As part of their national accreditation, the Gregory Allicar Museum of Art prepared an emergency response plan, identifying which pieces they would ‘rescue’, in case there is a flood or other natural disaster affecting the collection. “As a land-grant institution, our collection is part of the public trust and we hold it and care for it for everyone. We have to protect the collections from all forms of water for ten more years and beyond.”
Daily Archives: December 20, 2018
A mutual friend, a beer, and a river — all in Spain, 5,000 miles from Colorado — have brought together two CSU faculty members from very different fields, as well as a couple of their students. Jonathan Carlyon, who teaches Spanish language, literature, and culture, and Steve Fassnacht, who teaches watershed science, have come together to provide a comprehensive look at the history and environment of the Camino de Santiago in Spain.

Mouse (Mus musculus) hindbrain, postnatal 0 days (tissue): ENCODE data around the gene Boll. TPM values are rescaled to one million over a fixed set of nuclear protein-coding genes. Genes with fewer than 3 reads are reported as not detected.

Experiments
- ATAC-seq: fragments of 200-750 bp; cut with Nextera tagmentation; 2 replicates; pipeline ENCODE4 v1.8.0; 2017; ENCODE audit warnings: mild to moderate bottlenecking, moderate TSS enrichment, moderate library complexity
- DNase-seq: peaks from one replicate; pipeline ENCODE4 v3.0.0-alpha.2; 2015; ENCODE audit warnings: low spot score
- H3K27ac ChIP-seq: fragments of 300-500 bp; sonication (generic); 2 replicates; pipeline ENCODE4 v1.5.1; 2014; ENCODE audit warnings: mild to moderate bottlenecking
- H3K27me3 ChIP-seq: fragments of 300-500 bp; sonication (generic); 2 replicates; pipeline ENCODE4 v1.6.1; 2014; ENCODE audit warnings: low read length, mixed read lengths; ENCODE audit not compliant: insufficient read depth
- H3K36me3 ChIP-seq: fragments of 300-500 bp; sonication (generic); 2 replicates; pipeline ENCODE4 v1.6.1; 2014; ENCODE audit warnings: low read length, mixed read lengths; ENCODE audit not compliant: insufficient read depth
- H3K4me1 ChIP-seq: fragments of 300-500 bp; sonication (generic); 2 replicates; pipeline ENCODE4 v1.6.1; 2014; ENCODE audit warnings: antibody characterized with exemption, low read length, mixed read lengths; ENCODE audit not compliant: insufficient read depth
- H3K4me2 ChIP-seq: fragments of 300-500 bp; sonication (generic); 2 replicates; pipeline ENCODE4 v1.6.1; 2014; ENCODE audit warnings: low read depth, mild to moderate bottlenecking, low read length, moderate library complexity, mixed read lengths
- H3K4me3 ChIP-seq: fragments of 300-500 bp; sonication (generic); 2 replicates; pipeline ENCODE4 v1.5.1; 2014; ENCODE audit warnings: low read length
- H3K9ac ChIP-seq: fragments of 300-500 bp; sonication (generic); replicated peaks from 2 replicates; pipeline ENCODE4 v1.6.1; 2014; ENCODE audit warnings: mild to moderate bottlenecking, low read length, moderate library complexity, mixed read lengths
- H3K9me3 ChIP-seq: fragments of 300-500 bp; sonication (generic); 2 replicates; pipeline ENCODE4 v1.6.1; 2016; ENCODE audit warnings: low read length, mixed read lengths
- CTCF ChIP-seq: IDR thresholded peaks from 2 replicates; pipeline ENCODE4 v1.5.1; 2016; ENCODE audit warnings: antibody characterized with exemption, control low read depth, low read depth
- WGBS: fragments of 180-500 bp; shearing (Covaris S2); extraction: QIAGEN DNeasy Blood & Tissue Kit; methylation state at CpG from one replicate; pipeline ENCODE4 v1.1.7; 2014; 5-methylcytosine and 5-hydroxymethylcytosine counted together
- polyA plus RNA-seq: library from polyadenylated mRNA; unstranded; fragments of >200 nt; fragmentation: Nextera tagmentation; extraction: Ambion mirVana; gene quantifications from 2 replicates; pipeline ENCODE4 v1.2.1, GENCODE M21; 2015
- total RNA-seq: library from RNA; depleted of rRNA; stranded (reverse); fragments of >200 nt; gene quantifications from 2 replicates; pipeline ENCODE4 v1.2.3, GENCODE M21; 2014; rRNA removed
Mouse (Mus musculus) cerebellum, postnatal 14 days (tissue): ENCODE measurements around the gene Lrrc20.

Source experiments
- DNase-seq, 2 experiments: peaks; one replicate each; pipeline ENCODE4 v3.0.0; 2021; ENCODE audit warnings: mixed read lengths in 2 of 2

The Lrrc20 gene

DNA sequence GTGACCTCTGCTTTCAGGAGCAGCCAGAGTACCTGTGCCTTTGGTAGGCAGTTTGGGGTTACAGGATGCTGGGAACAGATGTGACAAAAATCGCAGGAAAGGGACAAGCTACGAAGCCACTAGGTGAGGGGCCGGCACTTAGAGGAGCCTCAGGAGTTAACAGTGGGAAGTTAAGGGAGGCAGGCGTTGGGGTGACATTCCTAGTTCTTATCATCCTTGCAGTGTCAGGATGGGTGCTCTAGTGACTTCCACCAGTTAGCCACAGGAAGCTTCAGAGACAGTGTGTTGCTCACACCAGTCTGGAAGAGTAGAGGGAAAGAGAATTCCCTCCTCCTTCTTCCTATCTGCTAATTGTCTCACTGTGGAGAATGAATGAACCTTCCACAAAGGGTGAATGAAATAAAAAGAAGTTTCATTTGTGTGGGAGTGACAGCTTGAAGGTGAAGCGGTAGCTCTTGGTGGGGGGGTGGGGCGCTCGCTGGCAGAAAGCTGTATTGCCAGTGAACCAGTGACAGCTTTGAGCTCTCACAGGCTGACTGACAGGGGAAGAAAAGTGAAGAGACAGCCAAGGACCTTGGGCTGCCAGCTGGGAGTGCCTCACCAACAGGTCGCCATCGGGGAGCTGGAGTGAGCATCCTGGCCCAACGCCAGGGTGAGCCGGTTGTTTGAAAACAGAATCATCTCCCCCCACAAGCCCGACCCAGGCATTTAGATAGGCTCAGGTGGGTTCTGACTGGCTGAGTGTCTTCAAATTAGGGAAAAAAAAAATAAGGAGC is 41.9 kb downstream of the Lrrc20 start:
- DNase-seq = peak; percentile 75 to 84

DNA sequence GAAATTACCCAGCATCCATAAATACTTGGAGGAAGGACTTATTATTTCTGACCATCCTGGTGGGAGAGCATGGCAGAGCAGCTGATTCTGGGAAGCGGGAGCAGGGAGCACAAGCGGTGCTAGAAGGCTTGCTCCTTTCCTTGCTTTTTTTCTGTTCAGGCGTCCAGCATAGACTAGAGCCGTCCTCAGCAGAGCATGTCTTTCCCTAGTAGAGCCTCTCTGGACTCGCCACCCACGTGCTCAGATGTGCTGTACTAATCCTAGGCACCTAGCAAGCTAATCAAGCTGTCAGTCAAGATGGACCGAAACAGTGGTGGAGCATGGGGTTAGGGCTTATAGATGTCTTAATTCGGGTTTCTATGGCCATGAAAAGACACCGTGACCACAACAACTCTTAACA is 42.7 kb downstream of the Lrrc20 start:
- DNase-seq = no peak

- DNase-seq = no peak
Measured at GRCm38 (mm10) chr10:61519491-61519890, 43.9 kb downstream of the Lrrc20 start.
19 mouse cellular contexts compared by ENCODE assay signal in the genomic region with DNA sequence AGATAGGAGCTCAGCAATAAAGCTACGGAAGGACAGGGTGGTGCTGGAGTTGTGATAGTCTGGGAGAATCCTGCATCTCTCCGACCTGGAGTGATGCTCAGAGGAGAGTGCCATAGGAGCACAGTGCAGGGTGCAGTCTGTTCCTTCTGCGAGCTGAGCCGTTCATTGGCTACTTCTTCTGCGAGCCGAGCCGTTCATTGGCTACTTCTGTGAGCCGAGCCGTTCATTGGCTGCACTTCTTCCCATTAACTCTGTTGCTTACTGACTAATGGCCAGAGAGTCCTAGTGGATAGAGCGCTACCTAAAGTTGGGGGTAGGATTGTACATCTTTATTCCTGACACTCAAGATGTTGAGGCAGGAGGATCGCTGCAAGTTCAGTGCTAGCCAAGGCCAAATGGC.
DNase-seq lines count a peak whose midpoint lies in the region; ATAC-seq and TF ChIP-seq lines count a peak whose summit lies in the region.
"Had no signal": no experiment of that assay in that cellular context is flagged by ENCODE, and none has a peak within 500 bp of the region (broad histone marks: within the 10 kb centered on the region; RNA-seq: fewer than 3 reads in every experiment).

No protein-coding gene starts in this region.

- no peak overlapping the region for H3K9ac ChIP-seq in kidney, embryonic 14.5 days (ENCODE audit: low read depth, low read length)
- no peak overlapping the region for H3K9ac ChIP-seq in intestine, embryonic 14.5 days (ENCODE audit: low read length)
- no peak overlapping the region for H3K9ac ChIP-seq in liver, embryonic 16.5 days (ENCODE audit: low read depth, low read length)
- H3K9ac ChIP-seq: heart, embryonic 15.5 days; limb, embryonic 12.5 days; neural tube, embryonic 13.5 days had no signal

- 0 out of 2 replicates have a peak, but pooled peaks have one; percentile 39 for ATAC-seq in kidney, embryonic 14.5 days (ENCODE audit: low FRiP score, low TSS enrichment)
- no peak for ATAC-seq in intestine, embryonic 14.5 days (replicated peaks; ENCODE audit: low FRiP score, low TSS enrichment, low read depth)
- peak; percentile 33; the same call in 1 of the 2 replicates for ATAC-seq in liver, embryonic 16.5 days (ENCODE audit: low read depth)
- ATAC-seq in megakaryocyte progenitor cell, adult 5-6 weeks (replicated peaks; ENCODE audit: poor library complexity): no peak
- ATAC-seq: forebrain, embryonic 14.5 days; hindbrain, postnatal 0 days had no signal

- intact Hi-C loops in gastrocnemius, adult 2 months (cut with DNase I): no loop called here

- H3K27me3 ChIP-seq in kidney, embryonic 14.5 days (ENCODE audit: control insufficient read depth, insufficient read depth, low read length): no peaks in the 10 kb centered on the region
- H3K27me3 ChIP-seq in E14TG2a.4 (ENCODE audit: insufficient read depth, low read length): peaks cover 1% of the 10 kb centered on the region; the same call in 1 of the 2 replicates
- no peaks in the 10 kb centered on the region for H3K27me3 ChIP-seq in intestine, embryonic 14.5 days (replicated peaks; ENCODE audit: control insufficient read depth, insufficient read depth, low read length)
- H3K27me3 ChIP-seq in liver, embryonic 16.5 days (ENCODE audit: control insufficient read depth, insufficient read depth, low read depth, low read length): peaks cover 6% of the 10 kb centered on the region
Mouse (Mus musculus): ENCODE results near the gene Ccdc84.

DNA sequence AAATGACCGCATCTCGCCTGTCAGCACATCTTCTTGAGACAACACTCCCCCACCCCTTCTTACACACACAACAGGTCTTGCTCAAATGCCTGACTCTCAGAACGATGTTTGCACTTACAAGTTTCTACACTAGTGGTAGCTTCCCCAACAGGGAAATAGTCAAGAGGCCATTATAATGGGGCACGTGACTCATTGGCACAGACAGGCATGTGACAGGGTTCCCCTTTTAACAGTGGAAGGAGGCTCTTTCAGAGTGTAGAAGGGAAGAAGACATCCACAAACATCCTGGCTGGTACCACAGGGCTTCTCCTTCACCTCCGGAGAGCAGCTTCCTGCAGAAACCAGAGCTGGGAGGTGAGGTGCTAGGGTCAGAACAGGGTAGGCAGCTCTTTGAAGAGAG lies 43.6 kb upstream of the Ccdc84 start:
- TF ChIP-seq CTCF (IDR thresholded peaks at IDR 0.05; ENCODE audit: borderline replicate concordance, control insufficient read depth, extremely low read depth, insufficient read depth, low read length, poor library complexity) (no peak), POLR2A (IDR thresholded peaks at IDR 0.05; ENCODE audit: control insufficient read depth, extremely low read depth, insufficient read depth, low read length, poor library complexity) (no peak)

When a disaster threatens, how do people decide whether to stay or to evacuate? To rebuild or relocate? How to restore their lives? Prof. Kate Browne’s work with survivors of Hurricane Harvey explores the decisions people make using a novel “assemblage” technique.
Eleanor Moseman, associate professor of art history, studies the role women artists play as cultural producers. Her experience teaching on Semester at Sea brought a global comparative element to her courses Intro to Visual Art and Women in Art History, encouraging students to compare art in Spain, Japan, and Ghana.